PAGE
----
Saturday, 27 July 2013

I2C Communication - Interfacing Sensors - MPU6050, BMP085 & HMC5883L

There are a number of sensors with I2C interface. The I2Cdev project offers a set of libraries to work with these.  We will look at how to interface 3 such sensors(one at a time!) to our Induino R3 Board (same works for all Arudino Boards as well!) using this library.

Download the I2Cdevlib from here https://github.com/jrowberg/i2cdevlib/archive/master.zip
Extract the downloaded file and go inside the Arduino folder inside the extracted file.  This folder has a number of libraries. We will copy the 4 libraries - I2Cdev, MPU6050, BMP085 & HMC5883L. Follow the manual library installation process from here for each of these libraries.

To interface these sensors, you would need a breadboard and some wires to place and connect these sensors.

MPU6050 - 6 DOF - 3-Axis Accelerometer + 3-Axis Gyro

The MPU6050 is a motion tracking device from Invensense.  The sensor combines a 3-axis gyroscope and a 3-axis accelerometer on the same silicon die together with an onboard Digital Motion Processor™ (DMP™) capable of processing complex MotionFusion algorithms. While all this might be high tech only a limited amount of that technology is available outside the official software required to work with it. Luckily,  the I2Cdev library exposes most of the functions.  You can buy it here -> MPU 6050 Breakout Board

Download the Product Specification Sheet Here
Download the Product Register Map Here


Read this to know more about Accelerometers & Gyroscopes ->
http://www.instructables.com/id/Accelerometer-Gyro-Tutorial/

Connecting the MPU6050  ( connections are for the module above with model number GY-521 for other modules refer to the module datasheet and connect accordingly)

  • Place the MPU6050  Breakout Board on the breadboard
  • Connect the SDA pin on the MPU6050 to the SDA pin on the Induino R3
  • Connect the SCL pin on the MPU6050 to the SCL pin on the Induino R3
  • Conect the Vcc pin on the MPU6050 to 5Volts on the Induino R3
  • Connect the GND pin on the MPU6050 to the GND pin on the Induino R3
  • Connect the INT pin on the MPU6050 to digital pin 2 on the Induino R3 (this is an interrupt pin - more about this later)

Go to File->Examples->MPU6050-> and click on MPU6050_DMP6

Upload the program and watch the various values for Accelerometer / Gyro in your serial monitor. Now this program has options to configure various calculated outputs. Go through the comments and use wisely.


BMP085 - Barometric Pressure Sensor

The BMP085 is a high-precision, ultra-low power barometric pressure sensor. It can be used for a number of applications. Barometric Pressure can be used to calculate a number of factors like altitude, etc. You can buy it here -> BMP085 Breakout Board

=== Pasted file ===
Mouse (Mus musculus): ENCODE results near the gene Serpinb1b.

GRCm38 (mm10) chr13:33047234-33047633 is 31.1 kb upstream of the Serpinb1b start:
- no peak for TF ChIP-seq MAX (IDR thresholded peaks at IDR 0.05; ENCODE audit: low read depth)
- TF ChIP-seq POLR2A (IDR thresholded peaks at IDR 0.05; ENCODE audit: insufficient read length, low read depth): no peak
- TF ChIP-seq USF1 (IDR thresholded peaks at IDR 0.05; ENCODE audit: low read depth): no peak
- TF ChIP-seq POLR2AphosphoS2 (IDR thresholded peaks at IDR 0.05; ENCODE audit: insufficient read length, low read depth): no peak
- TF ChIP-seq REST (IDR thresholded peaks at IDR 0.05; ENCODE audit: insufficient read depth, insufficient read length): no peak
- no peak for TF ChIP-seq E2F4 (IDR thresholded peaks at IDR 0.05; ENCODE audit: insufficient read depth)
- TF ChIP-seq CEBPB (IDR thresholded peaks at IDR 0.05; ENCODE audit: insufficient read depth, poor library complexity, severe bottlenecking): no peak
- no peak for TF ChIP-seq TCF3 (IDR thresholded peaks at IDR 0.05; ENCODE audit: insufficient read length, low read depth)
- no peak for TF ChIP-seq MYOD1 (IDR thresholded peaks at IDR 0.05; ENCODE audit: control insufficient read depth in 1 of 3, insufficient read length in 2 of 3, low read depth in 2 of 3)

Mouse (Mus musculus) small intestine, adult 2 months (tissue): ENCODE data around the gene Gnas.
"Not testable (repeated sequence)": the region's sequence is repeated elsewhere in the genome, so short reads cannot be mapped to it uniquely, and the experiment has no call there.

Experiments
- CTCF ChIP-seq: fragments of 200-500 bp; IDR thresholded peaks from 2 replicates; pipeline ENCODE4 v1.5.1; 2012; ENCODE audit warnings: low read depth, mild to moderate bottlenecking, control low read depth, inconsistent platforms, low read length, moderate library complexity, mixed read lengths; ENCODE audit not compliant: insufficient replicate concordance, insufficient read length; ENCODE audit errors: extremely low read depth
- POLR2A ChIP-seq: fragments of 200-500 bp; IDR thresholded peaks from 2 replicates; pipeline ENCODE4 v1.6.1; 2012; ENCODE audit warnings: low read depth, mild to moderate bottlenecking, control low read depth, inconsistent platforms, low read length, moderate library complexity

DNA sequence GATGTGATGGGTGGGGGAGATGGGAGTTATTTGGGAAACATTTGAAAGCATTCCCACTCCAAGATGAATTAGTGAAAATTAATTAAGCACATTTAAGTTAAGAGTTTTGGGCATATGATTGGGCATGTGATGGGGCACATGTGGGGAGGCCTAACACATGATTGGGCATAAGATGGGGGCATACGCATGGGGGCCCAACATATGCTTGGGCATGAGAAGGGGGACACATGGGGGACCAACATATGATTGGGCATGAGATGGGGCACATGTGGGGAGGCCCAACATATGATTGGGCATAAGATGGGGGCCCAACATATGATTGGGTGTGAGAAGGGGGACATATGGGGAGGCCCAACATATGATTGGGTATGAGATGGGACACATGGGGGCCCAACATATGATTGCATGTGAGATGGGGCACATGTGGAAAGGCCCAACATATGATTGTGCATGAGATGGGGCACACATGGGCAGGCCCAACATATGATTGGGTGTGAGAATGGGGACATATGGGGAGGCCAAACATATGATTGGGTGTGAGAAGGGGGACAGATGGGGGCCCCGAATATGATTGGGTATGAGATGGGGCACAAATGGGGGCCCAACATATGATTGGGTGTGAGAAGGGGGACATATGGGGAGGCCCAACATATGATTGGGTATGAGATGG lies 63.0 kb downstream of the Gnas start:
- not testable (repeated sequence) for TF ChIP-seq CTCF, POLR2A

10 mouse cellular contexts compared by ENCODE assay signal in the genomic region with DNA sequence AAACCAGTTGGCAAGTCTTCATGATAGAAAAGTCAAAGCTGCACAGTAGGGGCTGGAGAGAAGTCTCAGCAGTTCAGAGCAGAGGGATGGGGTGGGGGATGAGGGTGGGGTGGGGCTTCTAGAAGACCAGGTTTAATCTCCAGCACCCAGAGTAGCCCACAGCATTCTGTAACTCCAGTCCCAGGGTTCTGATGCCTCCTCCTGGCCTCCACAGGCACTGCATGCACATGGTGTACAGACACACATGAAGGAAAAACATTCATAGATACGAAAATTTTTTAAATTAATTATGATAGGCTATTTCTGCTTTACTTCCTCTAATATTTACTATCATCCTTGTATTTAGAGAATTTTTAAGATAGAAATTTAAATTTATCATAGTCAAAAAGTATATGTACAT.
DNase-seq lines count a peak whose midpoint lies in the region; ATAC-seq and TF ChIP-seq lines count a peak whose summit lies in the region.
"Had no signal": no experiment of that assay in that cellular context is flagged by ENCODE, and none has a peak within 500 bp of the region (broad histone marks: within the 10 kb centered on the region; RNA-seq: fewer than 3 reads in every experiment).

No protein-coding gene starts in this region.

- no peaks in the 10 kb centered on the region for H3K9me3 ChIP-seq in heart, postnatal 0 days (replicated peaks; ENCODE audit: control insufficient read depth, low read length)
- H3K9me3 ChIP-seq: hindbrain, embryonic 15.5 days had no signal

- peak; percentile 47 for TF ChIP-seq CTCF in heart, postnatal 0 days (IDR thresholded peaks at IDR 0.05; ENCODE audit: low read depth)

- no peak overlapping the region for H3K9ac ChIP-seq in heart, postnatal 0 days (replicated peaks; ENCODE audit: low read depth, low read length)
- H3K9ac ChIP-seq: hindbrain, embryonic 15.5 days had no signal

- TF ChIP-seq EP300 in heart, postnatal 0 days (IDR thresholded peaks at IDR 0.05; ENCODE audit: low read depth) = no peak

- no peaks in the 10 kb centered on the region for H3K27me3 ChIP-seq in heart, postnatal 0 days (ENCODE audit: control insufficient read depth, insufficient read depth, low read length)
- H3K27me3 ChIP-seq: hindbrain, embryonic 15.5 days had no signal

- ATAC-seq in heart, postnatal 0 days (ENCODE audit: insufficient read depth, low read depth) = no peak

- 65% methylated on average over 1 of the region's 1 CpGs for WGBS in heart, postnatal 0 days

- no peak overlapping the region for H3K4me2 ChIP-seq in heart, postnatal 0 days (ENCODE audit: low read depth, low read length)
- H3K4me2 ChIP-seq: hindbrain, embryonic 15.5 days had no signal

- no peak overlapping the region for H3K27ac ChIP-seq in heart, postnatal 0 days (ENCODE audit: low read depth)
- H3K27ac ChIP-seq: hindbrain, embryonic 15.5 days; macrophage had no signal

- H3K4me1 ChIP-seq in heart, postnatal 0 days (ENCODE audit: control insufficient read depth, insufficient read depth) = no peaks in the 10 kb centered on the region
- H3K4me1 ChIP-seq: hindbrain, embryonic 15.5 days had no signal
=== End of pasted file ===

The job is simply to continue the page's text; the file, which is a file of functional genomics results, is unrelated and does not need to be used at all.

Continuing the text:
Download the Datasheet Here
Connecting the BMP085  ( connections are for the module above with model number GY-65 for other modules refer to the module datasheet and connect accordingly)
  • Place the BMP085 Breakout Board on the breadboard
  • Connect the SDA pin on the BMP085 to the SDA pin on the Induino R3
  • Connect the SCL pin on the BMP085 to the SCL pin on the Induino R3
  • Conect the Vcc pin on the BMP085 to 5Volts on the Induino R3
  • Connect the GND pin on the BMP085 to the GND pin on the Induino R3
Go to File->Examples->BMP085-> and click on BMP085_basic

Upload the program and watch the various values for pressure in your serial monitor. These are raw values. You can further experiment by modifying the following program from http://bildr.org/ This Program works on bare I2C communication without any libraries.

/*  Induino R3 User Guide - Program 12.0 - Interfacing the GY-65 BMP085 Breakout Board with the Induino R3*/
/* Code from Bildr.org */

/*Based largely on code by  Jim Lindblom
 
 Get pressure, altitude, and temperature from the BMP085.
 Serial.print it out at 9600 baud to serial monitor.
 */

#include <Wire.h>

#define BMP085_ADDRESS 0x77  // I2C address of BMP085

const unsigned char OSS = 0;  // Oversampling Setting

// Calibration values
int ac1;
int ac2;
int ac3;
unsigned int ac4;
unsigned int ac5;
unsigned int ac6;
int b1;
int b2;
int mb;
int mc;
int md;

// b5 is calculated in bmp085GetTemperature(...), this variable is also used in bmp085GetPressure(...)
// so ...Temperature(...) must be called before ...Pressure(...).
long b5; 

void setup(){
  Serial.begin(9600);
  Wire.begin();
  bmp085Calibration();
}

void loop()
{
  float temperature = bmp085GetTemperature(bmp085ReadUT()); //MUST be called first
  float pressure = bmp085GetPressure(bmp085ReadUP());
  float atm = pressure / 101325; // "standard atmosphere"
  float altitude = calcAltitude(pressure); //Uncompensated caculation - in Meters 

  Serial.print("Temperature: ");
  Serial.print(temperature, 2); //display 2 decimal places
  Serial.println("deg C");

  Serial.print("Pressure: ");
  Serial.print(pressure, 0); //whole number only.
  Serial.println(" Pa");

  Serial.print("Standard Atmosphere: ");
  Serial.println(atm, 4); //display 4 decimal places

  Serial.print("Altitude: ");